Politics in Northern Ireland is changing - in many ways for the better. Society is changing. More women are working outside the home. We must build on the success of the Unionist Women 2000 conference with more women in councils, at Westminster and in the Assembly. Belfast is looking more and more like every other British city. Ulster has always been a home to minorities. We now welcome new cultures to it. Later this year, we will bring forward a party paper on ethnic minorities.
We have not forgotten our roots either. That is why I made sure that there would be an effective advocate for the right to march in the Civic Forum, even if he does not agree with me all the time. It is a matter of ensuring fairness, as against the unfair disregard of loyalism that characterised direct rule.
The Agreement is nothing if it is not about peace. “There must be an end to bombings, beatings, killings, the acquisition of weapons and the progressive dismantling of paramilitary structures.” We do not have that yet. A man murdered in Magherafelt. Loyalist thuggery on the Shankill. So-called punishment beatings on an almost nightly basis. Weapons being acquired in America. The UVF, UFF, the IRA - all still there. It is a sorry picture.
The Agreement held out the prospect of an end to violence and the threat of violence. But paramilitaries have been switching from terrorism to gangsterism. We warned of the danger of a mafia society emerging. I welcome the new anti-racketeering measures announced by the Secretary of State: but more is needed. The fact is that the paramilitaries, all of them, have failed to keep the promise of the Agreement. The IRA have even failed to keep the promises they made in May.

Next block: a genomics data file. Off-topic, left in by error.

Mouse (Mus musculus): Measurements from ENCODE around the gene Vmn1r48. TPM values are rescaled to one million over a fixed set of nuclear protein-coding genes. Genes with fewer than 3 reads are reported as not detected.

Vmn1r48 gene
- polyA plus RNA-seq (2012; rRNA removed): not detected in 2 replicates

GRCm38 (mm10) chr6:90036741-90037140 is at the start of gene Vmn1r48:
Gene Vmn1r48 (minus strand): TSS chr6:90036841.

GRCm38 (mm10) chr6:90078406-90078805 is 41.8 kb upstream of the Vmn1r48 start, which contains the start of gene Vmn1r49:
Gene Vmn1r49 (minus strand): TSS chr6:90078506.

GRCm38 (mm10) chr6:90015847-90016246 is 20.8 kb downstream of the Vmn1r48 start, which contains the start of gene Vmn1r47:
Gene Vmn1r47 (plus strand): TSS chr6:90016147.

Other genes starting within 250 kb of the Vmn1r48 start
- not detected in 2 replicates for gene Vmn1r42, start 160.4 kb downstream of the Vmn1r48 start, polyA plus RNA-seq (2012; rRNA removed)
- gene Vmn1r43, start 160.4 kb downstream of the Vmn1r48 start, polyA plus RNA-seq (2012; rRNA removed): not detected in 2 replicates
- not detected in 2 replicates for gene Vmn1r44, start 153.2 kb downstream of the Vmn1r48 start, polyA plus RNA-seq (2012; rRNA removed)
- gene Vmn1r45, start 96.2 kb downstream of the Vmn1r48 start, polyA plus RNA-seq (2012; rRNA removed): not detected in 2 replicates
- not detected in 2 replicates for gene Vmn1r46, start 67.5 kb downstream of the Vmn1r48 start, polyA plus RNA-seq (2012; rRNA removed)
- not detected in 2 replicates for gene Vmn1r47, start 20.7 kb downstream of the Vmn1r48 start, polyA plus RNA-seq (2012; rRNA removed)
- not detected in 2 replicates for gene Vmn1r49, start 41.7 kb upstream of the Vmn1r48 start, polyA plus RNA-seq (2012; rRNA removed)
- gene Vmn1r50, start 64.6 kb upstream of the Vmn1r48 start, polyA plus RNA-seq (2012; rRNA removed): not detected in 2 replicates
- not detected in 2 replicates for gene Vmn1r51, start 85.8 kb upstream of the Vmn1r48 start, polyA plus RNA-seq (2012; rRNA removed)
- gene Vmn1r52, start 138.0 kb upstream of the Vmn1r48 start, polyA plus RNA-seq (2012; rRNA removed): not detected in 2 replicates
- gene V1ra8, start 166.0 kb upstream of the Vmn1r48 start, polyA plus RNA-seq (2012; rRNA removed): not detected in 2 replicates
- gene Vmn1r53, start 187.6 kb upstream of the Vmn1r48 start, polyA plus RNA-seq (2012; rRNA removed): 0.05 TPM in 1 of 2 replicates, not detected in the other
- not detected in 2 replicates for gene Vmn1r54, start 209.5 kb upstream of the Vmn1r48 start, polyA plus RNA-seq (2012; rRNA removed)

We cannot live on promises alone. We have had enough prevarication. Our people are losing faith in a government whose response to paramilitary pressure is to look for another set of goodies to give them. The revolving door in 10 Downing Street for any nationalist with a grievance gives the impression that some victims are more privileged than others and degrades the suffering and sacrifice of so many. Is there really such a moral vacuum in Downing Street?
The award of the George Cross to the Royal Ulster Constabulary, whatever the motive, was richly deserved. They are the real heroes of the conflict. It is sad that the prospect of partnership government is being poisoned by the policing issue. We know who to blame. Patten asked “what did we expect when we signed the Agreement?”
I’ll tell him what we expected. We expected his Report to be acceptable to the greater number of people in Northern Ireland. It wasn’t. We expected his Report to reject sectarian procedures for recruitment. It didn’t. We expected his Report to accept and respect the constitutional position of Northern Ireland. It didn’t. It was “shoddy”.
Are nationalists really saying that the future depends on Patten, the whole Patten and nothing but Patten? We now have the sad spectacle of Seamus Mallon being praised by republicans for being “surprisingly staunch” in his criticism of the Police. Gerry Adams attacks the Government for “turning the policing issue into a battleground”. But we all know who made policing not just a battleground but a killing ground. Nationalists need to get real about policing. Do they really want to destroy the best chance in perhaps a lifetime of an agreed way forward in Northern Ireland?